## THEORY CANAL: The Rochester Theory Seminar Series 2016-2017 |

The THEORY CANAL meeting (the Rochester Theory Seminar) is a joint project of the RIT and UR theory groups, and the focus is all areas of theoretical computer science. THEORY CANAL meets (when RIT and UR classes are in session) on the second and fourth Wednesdays of each month. (Due to slot demand, school holidays, and religious holidays, there are some exceptions to that rule. Please see the schedule below for the actual dates.) The talks (exceptions if any will be noted in the detailed list below) start at 12:30PM, and typically run 50-60 minutes. (Of course, plans can change and at the start of the year some of the listings may be tentative; so please make sure you are subscribed to the Theory Canal mailing list---how to do so is described below---so that you hear of all changes in speakers/topics/etc.!)

The Fall Meetings this year will be held (except as noted otherwise below) in Room SLA-2150, Louise Slaughter Hall (still called "Building 78" in some places), Center for Integrated Manufactoring Studies (CIMS), Rochester Institute of Technology, Rochester, NY 14623.

The Spring Meetings this year will be held (except as noted otherwise below) in Room GOL-1435, Golisano Hall (still called "Building 70" in some places), Golisano College of Computing and Information Sciences, Rochester Institute of Technology, Rochester, NY 14623.

Directions to RIT and How to Get a (Free!) Visitor's Parking Pass. (Please make sure to get, at the Information Booth from the Campus Security officer who gives you your free parking pass, a map or instructions as to where to properly park using the pass and where Louise Slaughter Hall (still called "Building 78" in some places) is.)

These meetings are open to the public; all are very warmly welcome.

Theory Canal is organized this year by Zack Fitzsimmons of RIT, Edith Hemaspaandra of RIT, and Lane A. Hemaspaandra of UR. If you have any questions, please send email to "eh" (in the domain cs.rit.edu), "zmf6921" (in the domain rit.edu), or "lane" (in the domain cs.rochester.edu).

**September 14, 2016, 12:30pm**

*Speaker*:**Ivona Bezakova, RIT**

*Topic*:**Finding Detours is Fixed-parameter Tractable**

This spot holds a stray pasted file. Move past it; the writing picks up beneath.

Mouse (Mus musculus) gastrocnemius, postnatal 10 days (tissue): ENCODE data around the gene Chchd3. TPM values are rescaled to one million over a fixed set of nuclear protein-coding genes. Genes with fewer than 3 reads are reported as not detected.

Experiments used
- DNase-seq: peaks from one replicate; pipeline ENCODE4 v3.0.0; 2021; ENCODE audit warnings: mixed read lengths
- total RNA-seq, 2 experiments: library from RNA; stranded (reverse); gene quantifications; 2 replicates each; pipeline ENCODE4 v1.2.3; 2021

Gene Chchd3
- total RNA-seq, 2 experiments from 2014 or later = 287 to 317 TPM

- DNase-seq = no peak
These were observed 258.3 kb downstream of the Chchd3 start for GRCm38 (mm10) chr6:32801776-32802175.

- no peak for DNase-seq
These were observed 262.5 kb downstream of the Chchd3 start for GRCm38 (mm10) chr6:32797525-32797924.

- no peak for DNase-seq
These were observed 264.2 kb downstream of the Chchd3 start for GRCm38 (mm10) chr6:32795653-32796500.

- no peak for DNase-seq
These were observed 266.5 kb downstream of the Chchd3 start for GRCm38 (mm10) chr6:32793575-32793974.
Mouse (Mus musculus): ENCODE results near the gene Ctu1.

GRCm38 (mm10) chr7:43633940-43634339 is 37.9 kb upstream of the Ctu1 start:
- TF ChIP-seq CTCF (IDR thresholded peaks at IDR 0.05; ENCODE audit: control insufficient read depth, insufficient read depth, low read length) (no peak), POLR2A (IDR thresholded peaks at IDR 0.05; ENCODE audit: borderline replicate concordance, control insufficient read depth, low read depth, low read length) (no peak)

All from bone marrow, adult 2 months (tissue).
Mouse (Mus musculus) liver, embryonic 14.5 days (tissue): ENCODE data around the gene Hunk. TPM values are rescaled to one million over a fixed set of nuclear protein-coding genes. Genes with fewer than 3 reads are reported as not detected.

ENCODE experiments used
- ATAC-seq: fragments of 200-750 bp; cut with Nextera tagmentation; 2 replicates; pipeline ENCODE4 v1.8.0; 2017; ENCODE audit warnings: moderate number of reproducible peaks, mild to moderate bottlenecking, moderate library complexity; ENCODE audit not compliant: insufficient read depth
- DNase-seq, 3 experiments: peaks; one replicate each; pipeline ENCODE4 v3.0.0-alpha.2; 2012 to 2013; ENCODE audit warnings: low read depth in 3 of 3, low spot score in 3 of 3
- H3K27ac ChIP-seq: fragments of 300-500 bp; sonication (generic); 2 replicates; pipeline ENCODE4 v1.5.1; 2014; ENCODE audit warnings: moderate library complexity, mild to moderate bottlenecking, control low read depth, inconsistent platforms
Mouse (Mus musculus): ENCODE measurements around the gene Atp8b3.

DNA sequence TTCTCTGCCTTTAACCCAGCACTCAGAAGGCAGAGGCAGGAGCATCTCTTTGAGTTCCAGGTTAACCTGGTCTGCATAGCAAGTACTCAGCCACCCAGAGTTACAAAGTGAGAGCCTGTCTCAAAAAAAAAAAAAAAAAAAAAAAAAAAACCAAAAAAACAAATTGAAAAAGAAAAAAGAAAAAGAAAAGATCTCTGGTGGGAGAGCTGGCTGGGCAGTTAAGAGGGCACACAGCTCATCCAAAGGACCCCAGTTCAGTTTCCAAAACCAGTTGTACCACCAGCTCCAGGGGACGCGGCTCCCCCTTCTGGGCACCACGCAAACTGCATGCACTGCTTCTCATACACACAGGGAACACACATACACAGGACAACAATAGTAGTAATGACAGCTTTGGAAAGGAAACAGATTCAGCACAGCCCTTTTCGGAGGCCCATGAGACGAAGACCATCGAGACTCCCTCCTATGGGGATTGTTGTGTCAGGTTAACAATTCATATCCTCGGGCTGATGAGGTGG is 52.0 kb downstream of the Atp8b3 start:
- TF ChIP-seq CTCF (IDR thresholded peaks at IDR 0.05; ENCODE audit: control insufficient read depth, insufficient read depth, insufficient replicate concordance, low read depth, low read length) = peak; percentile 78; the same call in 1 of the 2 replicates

*Abstract*: We consider the following natural "above guarantee" parameterization of the classical Longest Path problem: For given vertices $s$ and $t$ of a graph $G$, and an integer $k$, the problem Longest Detour asks for an $(s,t)$-path in $G$ that is at least $k$ longer than a shortest $(s,t)$-path. Using insights into structural graph theory, we prove that Longest Detour is fixed-parameter tractable (FPT) on undirected graphs and actually even admits a single-exponential algorithm, that is, one of running time $\exp(O(k)) \cdot \poly(n)$. This matches (up to the base of the exponential) the best algorithms for finding a path of length at least $k$.Furthermore, we study the related problem Exact Detour that asks whether a graph $G$ contains an $(s,t)$-path that is exactly $k$ longer than a shortest $(s,t)$-path. For this problem, we obtain a randomized algorithm with running time about~$2.746^k$, and a deterministic algorithm with running time about $6.745^{k}$, showing that this problem is FPT as well. Our algorithms for Exact Detour apply to both undirected and directed graphs.

This is joint work with Radu Curticapean, Holger Dell, and Fedor Fomin.

**September 28, 2016, 12:30pm***Speaker*:**Carlos Rivero, RIT**

*Topic*:**Approximate Subgraph Matching in Extended Program Dependence Graphs**

*Abstract*: Universities world-wide are experiencing increasing enrollments in computing. All of these students need to take introductory programming courses and demand personalized feedback, explaining what and why they did correctly and incorrectly in their submissions. Providing personalized feedback is becoming challenging due to the limited number of qualified instructors. This is exacerbated in Massive Open Online Courses where an assignment may have hundreds of thousands of submissions. This talk will focus on our method to automatically deliver personalized feedback to a large body of novice students and to assist instructors in assessing Java and Python assignments. The method is based on the typical grading approach of an instructor looking for particular code snippets in student submissions. Patterns represent code snippets of interest and feedback is attached to them. Student submissions are modeled using extended program dependence graphs that combine control and data flows and include information of the operations that are being performed, e.g., accessing an array. Patterns are modeled as subgraphs, and feedback as natural language templates that are instantiated with variable names and constants from submissions. Our method leverages subgraph matching techniques, borrowed from the graph database field, to perform the matching and to provide personalized feedback.**October 12, 2016, 12:30pm**(No meeting; Yom Kippur)**October 26, 2016, 12:30pm**

*Speaker*:**Muthuramakrishnan Venkitasubramaniam, UR**

*Topic*:**On the Power of Secure Two Party Computation**